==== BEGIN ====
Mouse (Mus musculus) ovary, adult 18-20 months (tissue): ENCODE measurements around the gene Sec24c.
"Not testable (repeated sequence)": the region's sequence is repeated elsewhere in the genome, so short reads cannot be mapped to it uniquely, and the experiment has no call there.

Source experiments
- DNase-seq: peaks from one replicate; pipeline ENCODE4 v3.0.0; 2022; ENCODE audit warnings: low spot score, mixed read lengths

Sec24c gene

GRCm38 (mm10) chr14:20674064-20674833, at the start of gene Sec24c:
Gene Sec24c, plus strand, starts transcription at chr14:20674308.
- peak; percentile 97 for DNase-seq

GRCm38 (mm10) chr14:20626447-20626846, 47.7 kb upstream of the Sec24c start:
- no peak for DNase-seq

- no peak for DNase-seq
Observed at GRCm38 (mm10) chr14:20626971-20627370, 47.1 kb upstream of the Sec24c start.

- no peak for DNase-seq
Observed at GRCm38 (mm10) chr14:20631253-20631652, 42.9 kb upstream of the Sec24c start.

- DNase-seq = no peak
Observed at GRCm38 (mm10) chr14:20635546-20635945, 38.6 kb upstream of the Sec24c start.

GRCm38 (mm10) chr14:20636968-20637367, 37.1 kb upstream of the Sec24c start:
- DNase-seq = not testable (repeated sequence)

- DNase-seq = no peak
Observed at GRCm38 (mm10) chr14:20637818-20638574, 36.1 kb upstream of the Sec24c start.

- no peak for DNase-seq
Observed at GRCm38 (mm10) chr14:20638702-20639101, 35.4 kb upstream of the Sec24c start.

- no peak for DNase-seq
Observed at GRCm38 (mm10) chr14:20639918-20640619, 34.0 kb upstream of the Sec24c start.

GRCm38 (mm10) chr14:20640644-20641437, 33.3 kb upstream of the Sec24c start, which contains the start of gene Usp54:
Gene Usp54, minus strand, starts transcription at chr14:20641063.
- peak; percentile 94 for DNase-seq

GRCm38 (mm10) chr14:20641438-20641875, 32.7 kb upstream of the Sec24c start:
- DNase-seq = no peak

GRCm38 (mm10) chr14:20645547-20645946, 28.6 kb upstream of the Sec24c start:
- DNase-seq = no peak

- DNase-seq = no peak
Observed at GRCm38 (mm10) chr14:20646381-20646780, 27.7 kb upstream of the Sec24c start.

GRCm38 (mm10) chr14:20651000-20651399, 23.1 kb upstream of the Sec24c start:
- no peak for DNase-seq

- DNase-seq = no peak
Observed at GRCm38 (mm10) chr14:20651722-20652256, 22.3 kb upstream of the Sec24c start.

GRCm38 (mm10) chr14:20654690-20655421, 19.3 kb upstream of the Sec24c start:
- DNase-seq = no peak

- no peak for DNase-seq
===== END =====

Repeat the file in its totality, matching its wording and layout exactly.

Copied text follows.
Mouse (Mus musculus) ovary, adult 18-20 months (tissue): ENCODE measurements around the gene Sec24c.
"Not testable (repeated sequence)": the region's sequence is repeated elsewhere in the genome, so short reads cannot be mapped to it uniquely, and the experiment has no call there.

Source experiments
- DNase-seq: peaks from one replicate; pipeline ENCODE4 v3.0.0; 2022; ENCODE audit warnings: low spot score, mixed read lengths

Sec24c gene

GRCm38 (mm10) chr14:20674064-20674833, at the start of gene Sec24c:
Gene Sec24c, plus strand, starts transcription at chr14:20674308.
- peak; percentile 97 for DNase-seq

GRCm38 (mm10) chr14:20626447-20626846, 47.7 kb upstream of the Sec24c start:
- no peak for DNase-seq

- no peak for DNase-seq
Observed at GRCm38 (mm10) chr14:20626971-20627370, 47.1 kb upstream of the Sec24c start.

- no peak for DNase-seq
Observed at GRCm38 (mm10) chr14:20631253-20631652, 42.9 kb upstream of the Sec24c start.

- DNase-seq = no peak
Observed at GRCm38 (mm10) chr14:20635546-20635945, 38.6 kb upstream of the Sec24c start.

GRCm38 (mm10) chr14:20636968-20637367, 37.1 kb upstream of the Sec24c start:
- DNase-seq = not testable (repeated sequence)

- DNase-seq = no peak
Observed at GRCm38 (mm10) chr14:20637818-20638574, 36.1 kb upstream of the Sec24c start.

- no peak for DNase-seq
Observed at GRCm38 (mm10) chr14:20638702-20639101, 35.4 kb upstream of the Sec24c start.

- no peak for DNase-seq
Observed at GRCm38 (mm10) chr14:20639918-20640619, 34.0 kb upstream of the Sec24c start.

GRCm38 (mm10) chr14:20640644-20641437, 33.3 kb upstream of the Sec24c start, which contains the start of gene Usp54:
Gene Usp54, minus strand, starts transcription at chr14:20641063.
- peak; percentile 94 for DNase-seq

GRCm38 (mm10) chr14:20641438-20641875, 32.7 kb upstream of the Sec24c start:
- DNase-seq = no peak

GRCm38 (mm10) chr14:20645547-20645946, 28.6 kb upstream of the Sec24c start:
- DNase-seq = no peak

- DNase-seq = no peak
Observed at GRCm38 (mm10) chr14:20646381-20646780, 27.7 kb upstream of the Sec24c start.

GRCm38 (mm10) chr14:20651000-20651399, 23.1 kb upstream of the Sec24c start:
- no peak for DNase-seq

- DNase-seq = no peak
Observed at GRCm38 (mm10) chr14:20651722-20652256, 22.3 kb upstream of the Sec24c start.

GRCm38 (mm10) chr14:20654690-20655421, 19.3 kb upstream of the Sec24c start:
- DNase-seq = no peak

- no peak for DNase-seq